Whilst the main purpose of deontology is to explain that humans have a moral duty to do what is good this caused a problem for Kant. This issue is: how can there be meaningful moral duties unless a person is shown to be free? It is possible to look at people as predictable and as such doubt that free choices are being made. This problem arises from the theory of casual determinism in which it is believed that a consequence is determined by its cause (if x happens, then y must happen). This applies in the natural world but does it apply to human behavior? As Kant's deontology required everyone to be their own moral agent and thus be accountable for their actions. Kant believed that in order for people to be able to held accountable for their actions they had to be able to make their own choices. To solve the problem of determinism Kant came up with two ways that we could envisage human behavior.1. If we observe other humans from an external point of view we may see that their actions appear determined e.g. I know that hungry people will eat pizza if it is offered to them.2. If we are in that situation ourselves we may see that we actually do have a choice e.g. if offered a pizza, I could reject it, even if I am hungry.Therefore, for Kant, as long as we view human behavior from the right vantage point, humans can be seen to be free and rational.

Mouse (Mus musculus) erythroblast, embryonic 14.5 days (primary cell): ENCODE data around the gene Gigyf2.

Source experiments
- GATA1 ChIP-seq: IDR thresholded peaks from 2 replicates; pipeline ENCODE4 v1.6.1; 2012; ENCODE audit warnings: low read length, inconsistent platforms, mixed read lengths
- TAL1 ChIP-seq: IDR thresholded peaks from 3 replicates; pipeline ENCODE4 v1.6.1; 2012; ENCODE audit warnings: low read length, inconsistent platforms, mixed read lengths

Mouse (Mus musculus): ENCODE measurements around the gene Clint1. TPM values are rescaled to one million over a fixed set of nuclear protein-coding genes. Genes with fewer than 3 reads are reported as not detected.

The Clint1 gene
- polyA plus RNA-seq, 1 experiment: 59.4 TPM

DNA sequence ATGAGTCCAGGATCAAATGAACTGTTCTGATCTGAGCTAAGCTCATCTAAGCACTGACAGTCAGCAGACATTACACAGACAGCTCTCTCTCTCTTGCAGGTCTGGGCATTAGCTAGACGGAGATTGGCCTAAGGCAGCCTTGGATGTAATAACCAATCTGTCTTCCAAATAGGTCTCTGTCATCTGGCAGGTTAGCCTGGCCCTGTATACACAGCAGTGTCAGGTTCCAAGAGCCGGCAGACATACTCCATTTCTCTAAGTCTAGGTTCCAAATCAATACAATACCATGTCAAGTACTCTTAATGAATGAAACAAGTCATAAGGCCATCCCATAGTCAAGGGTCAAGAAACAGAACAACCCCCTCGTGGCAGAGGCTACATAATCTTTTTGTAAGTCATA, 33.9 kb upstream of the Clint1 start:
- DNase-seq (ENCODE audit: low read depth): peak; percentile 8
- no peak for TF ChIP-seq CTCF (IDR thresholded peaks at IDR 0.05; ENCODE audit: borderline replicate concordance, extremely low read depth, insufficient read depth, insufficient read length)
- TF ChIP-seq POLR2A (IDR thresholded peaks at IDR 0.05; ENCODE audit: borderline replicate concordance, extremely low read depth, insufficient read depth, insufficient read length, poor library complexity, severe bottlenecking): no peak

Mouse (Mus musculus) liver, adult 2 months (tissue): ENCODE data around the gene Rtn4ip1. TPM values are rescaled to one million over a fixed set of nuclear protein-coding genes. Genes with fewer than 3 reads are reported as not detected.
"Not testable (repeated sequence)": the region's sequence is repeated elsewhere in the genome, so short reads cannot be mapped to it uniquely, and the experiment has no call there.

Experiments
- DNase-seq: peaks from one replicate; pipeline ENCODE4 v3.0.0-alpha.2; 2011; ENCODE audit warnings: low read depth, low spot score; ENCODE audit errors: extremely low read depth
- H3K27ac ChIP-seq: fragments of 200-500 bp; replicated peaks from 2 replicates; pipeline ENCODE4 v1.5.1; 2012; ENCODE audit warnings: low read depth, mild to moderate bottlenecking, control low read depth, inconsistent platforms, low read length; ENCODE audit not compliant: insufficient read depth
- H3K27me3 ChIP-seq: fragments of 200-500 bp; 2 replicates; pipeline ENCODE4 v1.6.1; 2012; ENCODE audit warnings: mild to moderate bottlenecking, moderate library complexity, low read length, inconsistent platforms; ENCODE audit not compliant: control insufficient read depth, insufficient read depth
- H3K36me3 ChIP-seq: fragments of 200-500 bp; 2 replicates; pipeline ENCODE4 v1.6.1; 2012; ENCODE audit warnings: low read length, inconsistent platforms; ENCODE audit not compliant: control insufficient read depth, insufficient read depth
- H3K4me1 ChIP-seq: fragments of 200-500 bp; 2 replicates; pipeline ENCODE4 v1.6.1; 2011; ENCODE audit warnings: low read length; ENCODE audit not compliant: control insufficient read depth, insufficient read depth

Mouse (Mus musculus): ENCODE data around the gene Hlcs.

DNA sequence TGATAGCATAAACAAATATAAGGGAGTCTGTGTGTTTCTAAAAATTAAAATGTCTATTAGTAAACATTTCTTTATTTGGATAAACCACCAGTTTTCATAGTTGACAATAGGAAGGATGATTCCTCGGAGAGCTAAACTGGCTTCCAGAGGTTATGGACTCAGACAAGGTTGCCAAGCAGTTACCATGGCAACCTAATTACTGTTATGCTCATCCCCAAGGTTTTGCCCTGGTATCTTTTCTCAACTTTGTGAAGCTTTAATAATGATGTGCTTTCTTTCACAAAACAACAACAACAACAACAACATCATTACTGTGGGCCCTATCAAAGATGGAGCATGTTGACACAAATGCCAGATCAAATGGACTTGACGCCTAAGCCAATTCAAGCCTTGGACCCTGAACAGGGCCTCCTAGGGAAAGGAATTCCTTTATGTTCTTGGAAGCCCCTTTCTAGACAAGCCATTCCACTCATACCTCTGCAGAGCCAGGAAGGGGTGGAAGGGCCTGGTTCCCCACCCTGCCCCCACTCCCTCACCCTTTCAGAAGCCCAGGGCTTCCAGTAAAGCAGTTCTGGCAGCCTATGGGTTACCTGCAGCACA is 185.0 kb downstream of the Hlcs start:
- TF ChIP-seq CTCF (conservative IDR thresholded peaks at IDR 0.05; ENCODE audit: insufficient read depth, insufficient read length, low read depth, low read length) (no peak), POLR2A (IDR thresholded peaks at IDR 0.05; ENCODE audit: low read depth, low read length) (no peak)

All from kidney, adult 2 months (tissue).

Strengths and Weaknesses of Kant's Deontology
• Kant's distinction between duty and inclination seems to be correct. What is right is not always what we want.• Justice for Kant would always be safeguarded for individuals, who are always "ends in themselves". He avoids the Utilitarian flaw of allowing the minority to suffer for the benefit of the majority. • Kant's appeal to human reason and universal values is sane and constructive. Surely it is best if we can give grounds for our ethics and share them with others.